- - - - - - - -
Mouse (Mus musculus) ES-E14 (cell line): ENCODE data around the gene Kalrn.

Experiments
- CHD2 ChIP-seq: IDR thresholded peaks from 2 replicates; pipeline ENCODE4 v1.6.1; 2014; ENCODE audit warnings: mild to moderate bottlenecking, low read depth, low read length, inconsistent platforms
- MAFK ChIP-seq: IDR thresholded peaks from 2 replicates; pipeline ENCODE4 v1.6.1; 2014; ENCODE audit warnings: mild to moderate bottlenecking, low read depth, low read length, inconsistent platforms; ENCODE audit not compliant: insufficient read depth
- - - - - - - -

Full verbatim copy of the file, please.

Mouse (Mus musculus) ES-E14 (cell line): ENCODE data around the gene Kalrn.

Experiments
- CHD2 ChIP-seq: IDR thresholded peaks from 2 replicates; pipeline ENCODE4 v1.6.1; 2014; ENCODE audit warnings: mild to moderate bottlenecking, low read depth, low read length, inconsistent platforms
- MAFK ChIP-seq: IDR thresholded peaks from 2 replicates; pipeline ENCODE4 v1.6.1; 2014; ENCODE audit warnings: mild to moderate bottlenecking, low read depth, low read length, inconsistent platforms; ENCODE audit not compliant: insufficient read depth